National conservation and land management employment program would deliver thousands of jobs in regional communities hit hard by COVID-19

29 June 2020

Large scale investment in conservation and land management  could provide work for thousands of people in regional communities hard hit by COVID-19, according to a new report released today.

The ‘Delivering economic stimulus through the conservation and land management sector’ report, prepared by EY, examines the economic impacts of an economic stimulus proposal developed by a coalition of more than 70 conservation, farming and land management groups. [1] 

The report finds that a $4 billion national conservation and land management employment program would create 53,000 jobs, reduce welfare costs by $620 million and raise economic output by $5.7 billion over the next four years, with economic gains rising to $9.3 billion over the next 20 years. [2] 

The proposed program aims to provide safe, meaningful and socially beneficial work during the period of economic recovery, while leaving enduring benefits for the environment through practical activities like tree planting, weed control and restoration of rivers, wetlands and coastal habitats. 

The report highlights the value of the proposed program for hard-hit regional and rural areas, and identifies 35 local council areas most affected by the economic impacts of COVID-19. [3]

“The analysis found that the areas hardest hit by COVID-19 across the country were generally those with tourism-dependent economies,” said Pepe Clarke, Deputy Director of The Pew Charitable Trusts, one of the 70 plus organisations who co-authored the proposal examined in the report. 

“There is strong evidence that investment in a national conservation and land management jobs program would deliver timely and targeted economic stimulus as well as long-term economic and environmental benefits for regional communities.”

“For regional areas, the ability to provide temporary employment for workers displaced from other industries can reduce the loss of workers to cities and keep young people connected to the workforce during the period of economic downturn,” said Mr Clarke. 

The findings of the report have been welcomed by leading conservation and farming organisations: 

“The labour intensive nature of the work, combined with low capital costs, results in a high proportion of investment flowing to the employees and contractors delivering the work and, in turn, to their families and businesses in their local community,” said Jim Adams, CEO, National Landcare Network.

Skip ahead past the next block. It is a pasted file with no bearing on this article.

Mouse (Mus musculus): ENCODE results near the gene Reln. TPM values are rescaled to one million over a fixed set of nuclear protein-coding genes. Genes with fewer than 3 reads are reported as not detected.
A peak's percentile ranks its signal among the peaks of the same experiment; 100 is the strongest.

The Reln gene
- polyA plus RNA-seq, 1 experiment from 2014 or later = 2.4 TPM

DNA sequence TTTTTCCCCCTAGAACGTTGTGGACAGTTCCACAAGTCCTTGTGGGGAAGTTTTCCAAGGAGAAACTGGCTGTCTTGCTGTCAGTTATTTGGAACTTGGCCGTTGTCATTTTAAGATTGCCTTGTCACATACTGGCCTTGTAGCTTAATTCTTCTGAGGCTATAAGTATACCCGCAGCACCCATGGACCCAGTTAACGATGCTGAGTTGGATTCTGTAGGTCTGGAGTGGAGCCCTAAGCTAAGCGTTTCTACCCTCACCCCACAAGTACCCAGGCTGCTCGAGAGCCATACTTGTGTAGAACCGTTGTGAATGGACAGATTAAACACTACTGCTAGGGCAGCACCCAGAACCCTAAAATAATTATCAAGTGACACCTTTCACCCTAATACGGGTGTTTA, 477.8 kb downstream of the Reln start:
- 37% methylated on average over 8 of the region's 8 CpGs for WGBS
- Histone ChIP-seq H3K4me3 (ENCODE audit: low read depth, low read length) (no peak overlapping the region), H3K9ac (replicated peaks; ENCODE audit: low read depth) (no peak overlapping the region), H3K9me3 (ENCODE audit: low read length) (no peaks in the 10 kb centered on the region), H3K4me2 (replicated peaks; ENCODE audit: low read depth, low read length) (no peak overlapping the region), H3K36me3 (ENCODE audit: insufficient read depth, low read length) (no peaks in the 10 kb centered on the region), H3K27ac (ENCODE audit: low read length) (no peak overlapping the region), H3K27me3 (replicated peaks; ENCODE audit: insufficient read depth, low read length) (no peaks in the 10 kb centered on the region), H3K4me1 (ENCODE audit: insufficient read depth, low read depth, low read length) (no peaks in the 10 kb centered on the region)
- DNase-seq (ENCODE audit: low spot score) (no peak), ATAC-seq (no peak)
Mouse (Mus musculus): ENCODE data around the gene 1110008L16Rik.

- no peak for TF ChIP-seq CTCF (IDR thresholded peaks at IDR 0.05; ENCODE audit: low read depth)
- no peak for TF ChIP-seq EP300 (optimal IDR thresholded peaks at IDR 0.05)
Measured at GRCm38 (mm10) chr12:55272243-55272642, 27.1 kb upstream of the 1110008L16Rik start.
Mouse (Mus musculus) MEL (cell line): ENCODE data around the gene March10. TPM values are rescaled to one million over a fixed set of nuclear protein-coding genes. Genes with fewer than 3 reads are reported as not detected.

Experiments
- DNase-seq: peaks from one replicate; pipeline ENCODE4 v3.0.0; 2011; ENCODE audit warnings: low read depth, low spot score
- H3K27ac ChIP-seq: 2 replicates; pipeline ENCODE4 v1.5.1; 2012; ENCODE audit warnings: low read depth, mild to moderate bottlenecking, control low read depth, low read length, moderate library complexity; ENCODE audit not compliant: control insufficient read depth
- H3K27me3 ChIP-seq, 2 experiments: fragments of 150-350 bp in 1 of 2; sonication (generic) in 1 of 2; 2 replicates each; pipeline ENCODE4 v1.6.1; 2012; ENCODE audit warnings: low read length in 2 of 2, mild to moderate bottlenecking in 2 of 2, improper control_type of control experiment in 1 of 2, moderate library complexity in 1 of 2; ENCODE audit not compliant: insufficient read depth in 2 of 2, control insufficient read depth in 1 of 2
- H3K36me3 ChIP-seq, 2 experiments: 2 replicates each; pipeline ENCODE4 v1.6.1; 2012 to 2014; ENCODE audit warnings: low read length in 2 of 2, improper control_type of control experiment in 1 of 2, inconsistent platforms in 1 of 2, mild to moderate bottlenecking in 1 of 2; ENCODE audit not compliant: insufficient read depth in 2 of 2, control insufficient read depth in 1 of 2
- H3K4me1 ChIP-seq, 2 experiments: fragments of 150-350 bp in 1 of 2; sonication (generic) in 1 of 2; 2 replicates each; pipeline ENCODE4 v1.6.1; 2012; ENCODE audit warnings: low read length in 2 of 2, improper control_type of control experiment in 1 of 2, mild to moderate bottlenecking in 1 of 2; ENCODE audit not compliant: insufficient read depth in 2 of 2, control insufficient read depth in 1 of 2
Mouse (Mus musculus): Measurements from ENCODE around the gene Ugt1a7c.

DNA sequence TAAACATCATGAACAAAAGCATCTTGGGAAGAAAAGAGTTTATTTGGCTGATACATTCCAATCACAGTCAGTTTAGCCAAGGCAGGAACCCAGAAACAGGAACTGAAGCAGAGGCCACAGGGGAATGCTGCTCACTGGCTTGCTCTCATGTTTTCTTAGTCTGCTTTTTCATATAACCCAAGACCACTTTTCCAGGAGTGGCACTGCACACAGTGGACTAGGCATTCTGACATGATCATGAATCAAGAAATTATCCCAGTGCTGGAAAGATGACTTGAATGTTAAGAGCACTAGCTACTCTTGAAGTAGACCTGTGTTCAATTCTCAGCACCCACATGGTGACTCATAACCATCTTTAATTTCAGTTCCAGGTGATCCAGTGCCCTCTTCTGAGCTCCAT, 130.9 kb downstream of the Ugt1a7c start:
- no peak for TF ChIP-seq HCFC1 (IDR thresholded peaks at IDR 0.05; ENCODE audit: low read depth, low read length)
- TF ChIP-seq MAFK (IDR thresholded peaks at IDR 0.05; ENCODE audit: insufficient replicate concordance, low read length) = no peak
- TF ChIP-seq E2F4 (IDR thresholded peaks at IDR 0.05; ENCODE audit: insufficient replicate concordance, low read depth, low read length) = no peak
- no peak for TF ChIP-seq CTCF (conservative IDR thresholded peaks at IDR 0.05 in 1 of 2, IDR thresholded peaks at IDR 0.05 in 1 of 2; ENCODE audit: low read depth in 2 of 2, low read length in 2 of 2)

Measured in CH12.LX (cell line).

“This hands on conservation and land management work will leave a lasting legacy for the environment, including supporting recovery of landscapes damaged by recent bushfires and drought,” said Mr Adams.

“This program could deliver meaningful gains in agricultural productivity, by reducing costs, improving the condition of soil, water and native vegetation and enhancing resilience to natural disasters,” said Kate Andrews, CEO of NRM Regions Australia.

“Right now tens of thousands of people are unemployed and unsure when they will get their jobs back. By scaling up existing conservation and land management work we can give these people jobs right away while the economy recovers,” said Ms Andrews.

“This program would create opportunities for young people, women and unskilled workers, who have been particularly hard hit by the current economic crisis, and can be rolled out fast, to provide work when and where it is needed most,” said Nerida Bradley, CEO, Australian Land Conservation Alliance.

“We encourage federal and state policy-makers to consider the important benefits that this program would deliver for hard-hit regional communities, farm businesses and the natural environment,” said Ms Bradley.

Notes for editors:

[1] The stimulus proposal was developed by an alliance of more than 70 conservation, farming and land management organisations, including Landcare, National Farmers Federation, NRM Regions Australia, Australian Land Conservation Alliance, Australian Conservation Foundation and Pew Charitable Trusts.

[2] The $4 billion program was estimated to raise economic output by around $5.7 billion and generate 53,000 jobs over the next four years to support Australia’s post COVID-19 economic recovery. Over the period to 2040, when long run gains from natural asset and land management investments may be realised, economic gains are estimated to be in the order of $9.3 billion, with total employment expected to increase by around 62,000 workers.

[3] For each state and territory, the report identifies five regional Local Government Areas most significantly affected by the economic impacts of COVID-19: 

            New South Wales: Snowy Monaro, Murray River, Byron, Kiama, Singleton 

            Victoria: Surf Coast, Bass Coast, Stonnington, Yarra, Hume

            Queensland: Port Douglas, Whitsunday, Cairns, Livingstone, Isaac

            Western Australia: Denmark, Augusta-Margaret River, Broome, Wyndham, Busselton

South Australia: Yankalilla, Kangaroo Island, Victor Harbour, Mount Barker, Whyalla

Tasmania: West Coast, Waratah / Wynyard, George Town, Clarence, Glenorchy

Northern Territory: Unincorporated NT, West Arnhem, East Arnhem, Roper Gulf, Darwin.